On a muggy July evening in 1986 — less than two months after his 17th birthday — Aaron Phillips made a decision that would land him in prison for the rest of his life. Lured by the promise of quick cash, he and an older accomplice set upon the Pottstown, Pa., home of 86-year-old Anthony “Eddie” McEvoy with the intention of stealing his wallet. The details of the crime are sketchy, but according to court documents, McEvoy “was grabbed, his wallet was removed from his pocket, and he was knocked down to the floor.” When police arrived they found the victim ambulatory but complaining of pain to his hip. An X-ray indicated he had suffered a borderline fracture of his femur.
Despite his advanced age, doctors decided to operate, and a week after the surgery, McEvoy went into cardiac arrest and died. The coroner noted that while the primary cause of death was hypertensive heart disease aggravated by prior surgery for bowel cancer, the stress of the fall 18 days earlier had most likely precipitated McEvoy's demise — which made the death a homicide.
Phillips was arrested, implicated by his co-defendant as part of a plea deal and — in what turned out to be his second big mistake that year — decided to take his parents’ advice and fight the charges instead of pleading guilty to a lesser charge. He was convicted of second-degree murder in January 1988 and sentenced to mandatory life imprisonment without the possibility of parole.
In the eyes of the U.S. Supreme Court, Pennsylvania violated Phillips’ constitutional rights when it sentenced him to die in prison, but thanks to the nuances of American jurisprudence — which favors procedure over principle —that injustice alone doesn’t make him eligible for a new sentencing hearing.
In 2012 the court ruled in Miller v. Alabama that mandatory life sentences for offenders under the age of 18 violate the Eighth Amendment’s prohibition against cruel and unusual punishment. The court left open the possibility of life sentences for juveniles but ruled that “a judge or jury must have the opportunity to consider mitigating circumstances before imposing the harshest possible penalty for juveniles.”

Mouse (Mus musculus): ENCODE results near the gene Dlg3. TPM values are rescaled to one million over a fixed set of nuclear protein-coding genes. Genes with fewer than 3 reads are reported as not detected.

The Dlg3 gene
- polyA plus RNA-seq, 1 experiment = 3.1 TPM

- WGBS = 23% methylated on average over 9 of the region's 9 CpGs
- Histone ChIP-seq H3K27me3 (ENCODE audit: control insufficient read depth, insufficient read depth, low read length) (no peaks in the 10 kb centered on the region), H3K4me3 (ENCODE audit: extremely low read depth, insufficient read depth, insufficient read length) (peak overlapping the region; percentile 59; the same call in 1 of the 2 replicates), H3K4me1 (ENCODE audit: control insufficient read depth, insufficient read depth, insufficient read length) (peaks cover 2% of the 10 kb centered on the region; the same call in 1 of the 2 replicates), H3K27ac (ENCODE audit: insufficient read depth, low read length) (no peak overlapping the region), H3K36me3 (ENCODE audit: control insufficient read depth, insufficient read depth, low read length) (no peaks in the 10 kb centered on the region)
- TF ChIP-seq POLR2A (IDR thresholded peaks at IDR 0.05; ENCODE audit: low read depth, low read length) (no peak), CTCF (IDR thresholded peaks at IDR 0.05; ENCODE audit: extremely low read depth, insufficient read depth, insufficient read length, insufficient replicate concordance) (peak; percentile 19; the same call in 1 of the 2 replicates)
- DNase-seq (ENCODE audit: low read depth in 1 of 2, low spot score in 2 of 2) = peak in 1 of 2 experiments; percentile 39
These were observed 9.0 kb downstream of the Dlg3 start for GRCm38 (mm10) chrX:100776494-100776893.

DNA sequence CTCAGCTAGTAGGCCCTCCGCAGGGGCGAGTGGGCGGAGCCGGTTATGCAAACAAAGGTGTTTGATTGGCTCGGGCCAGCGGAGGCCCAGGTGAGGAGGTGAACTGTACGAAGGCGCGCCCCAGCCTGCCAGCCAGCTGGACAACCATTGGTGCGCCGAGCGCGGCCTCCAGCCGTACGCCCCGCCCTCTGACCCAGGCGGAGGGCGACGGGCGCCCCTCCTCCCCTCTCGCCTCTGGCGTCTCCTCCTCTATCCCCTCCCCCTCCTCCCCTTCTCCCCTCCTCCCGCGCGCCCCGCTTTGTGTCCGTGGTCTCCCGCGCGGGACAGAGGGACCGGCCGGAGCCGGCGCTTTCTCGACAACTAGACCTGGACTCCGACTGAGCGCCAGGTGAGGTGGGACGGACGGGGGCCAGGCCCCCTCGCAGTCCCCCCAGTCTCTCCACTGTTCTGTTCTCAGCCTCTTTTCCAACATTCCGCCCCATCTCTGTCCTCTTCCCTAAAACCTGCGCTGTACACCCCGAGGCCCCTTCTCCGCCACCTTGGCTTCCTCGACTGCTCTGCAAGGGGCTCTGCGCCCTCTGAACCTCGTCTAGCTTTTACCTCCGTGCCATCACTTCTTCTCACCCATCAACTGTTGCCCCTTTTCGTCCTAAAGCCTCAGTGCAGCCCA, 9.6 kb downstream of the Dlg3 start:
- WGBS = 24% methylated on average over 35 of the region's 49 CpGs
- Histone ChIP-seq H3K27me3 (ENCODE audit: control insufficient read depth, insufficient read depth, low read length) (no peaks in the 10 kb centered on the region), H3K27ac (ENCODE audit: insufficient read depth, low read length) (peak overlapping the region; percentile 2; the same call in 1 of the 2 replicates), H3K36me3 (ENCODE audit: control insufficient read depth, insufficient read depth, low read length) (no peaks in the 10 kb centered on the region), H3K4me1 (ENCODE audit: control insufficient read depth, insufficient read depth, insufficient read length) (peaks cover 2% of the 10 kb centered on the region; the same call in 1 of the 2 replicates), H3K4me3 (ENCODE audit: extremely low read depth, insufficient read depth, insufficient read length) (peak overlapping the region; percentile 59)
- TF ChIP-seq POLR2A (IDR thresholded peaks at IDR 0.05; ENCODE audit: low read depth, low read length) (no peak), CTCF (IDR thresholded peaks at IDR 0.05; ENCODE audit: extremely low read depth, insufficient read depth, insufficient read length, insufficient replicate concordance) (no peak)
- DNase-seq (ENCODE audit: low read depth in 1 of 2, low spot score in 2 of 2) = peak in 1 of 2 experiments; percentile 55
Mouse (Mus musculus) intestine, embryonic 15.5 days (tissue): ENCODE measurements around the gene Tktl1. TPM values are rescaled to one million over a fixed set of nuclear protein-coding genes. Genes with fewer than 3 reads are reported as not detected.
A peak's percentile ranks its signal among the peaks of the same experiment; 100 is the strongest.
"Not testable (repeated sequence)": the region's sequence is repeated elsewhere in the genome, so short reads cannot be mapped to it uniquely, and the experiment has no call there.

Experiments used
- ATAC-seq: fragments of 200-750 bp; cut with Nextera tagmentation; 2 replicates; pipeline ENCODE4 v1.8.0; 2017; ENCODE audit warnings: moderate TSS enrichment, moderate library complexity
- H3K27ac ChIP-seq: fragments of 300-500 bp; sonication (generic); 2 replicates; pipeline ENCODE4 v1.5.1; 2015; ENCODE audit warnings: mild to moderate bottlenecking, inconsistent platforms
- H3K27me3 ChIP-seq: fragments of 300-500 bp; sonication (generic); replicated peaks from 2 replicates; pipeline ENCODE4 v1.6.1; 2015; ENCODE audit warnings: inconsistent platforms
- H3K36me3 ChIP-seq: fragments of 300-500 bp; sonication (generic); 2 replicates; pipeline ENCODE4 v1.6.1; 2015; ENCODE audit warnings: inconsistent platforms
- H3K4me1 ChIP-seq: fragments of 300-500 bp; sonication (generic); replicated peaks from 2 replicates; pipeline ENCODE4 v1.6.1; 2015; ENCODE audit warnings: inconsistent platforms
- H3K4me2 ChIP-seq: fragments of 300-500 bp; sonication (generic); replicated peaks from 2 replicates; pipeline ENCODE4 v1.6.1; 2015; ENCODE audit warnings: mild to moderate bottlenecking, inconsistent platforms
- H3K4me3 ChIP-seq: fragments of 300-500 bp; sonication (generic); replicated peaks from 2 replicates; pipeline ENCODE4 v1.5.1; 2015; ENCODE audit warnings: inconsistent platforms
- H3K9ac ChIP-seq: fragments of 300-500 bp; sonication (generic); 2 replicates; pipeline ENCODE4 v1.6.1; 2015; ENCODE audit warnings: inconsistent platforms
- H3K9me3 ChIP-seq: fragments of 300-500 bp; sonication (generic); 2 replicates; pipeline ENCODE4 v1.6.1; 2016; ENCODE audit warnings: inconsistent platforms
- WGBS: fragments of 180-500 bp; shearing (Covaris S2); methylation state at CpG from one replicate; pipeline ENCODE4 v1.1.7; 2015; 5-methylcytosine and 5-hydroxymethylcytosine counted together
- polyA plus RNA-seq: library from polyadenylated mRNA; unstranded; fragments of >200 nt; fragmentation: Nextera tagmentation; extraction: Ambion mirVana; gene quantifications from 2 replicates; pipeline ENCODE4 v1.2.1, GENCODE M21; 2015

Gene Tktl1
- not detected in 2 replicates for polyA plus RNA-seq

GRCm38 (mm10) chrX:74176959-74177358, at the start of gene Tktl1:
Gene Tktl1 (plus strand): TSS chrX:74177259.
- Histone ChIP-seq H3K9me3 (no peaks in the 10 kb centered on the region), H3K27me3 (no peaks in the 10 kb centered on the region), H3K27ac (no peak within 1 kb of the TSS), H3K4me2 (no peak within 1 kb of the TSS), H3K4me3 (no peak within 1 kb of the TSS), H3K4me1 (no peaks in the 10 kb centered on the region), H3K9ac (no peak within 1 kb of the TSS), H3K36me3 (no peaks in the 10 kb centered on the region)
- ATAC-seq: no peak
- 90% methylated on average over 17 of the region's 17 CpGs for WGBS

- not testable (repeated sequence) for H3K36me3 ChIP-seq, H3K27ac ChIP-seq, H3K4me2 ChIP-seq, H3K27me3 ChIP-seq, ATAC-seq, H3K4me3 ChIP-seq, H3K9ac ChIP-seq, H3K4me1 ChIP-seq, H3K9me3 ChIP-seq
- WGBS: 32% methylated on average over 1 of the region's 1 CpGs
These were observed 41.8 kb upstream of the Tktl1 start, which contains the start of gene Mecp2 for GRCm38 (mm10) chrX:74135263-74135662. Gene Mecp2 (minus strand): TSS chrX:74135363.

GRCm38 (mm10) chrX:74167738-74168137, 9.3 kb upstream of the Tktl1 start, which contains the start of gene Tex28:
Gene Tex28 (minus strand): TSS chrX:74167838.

To date, at least a dozen states have reformed their sentencing laws to comply with the decision — including Pennsylvania, which now enforces the lesser sentence of 25 years to life for juveniles convicted of murder. But the justices left it up to the states to decide whether Miller should apply retroactively to inmates who received their mandatory sentences prior to the ruling. Last week Illinois became the fifth state to definitely say that it does, when the state Supreme Court ordered the resentencing of roughly 100 lifers convicted of murder when they were juveniles. Four other states (Iowa, Massachusetts, Mississippi and Nebraska) have come to the same conclusion, and two more (Florida and Michigan) are considering the matter now.
In October the Pennsylvania Supreme Court ruled that Miller would apply retroactively only to inmates who have not exhausted their direct appeals — meaning that Phillips, who made his final plea to the state’s highest court in 1991, can expect to spend the rest of his life in jail for a mistake he made before he was old enough to vote.
A dubious honor
Phillips is hardly alone. With more than 400 juvenile lifers, Pennsylvania leads the nation in the number of inmates sentenced to life with no possibility of parole for crimes they committed as minors. At least a quarter have been locked up for more than 30 years — and nearly as many were charged as accomplices, meaning they never even laid a hand on their victims.
One inmate, 77-year-old Joseph Ligon of Philadelphia, was 15 when he was arrested in 1953 and holds the distinction of being the state’s longest-serving prisoner. The year he was incarcerated, Dwight D. Eisenhower was just elected president, “I Love Lucy” was the No. 1 show on television, and sending a man to the moon was still the stuff of science fiction.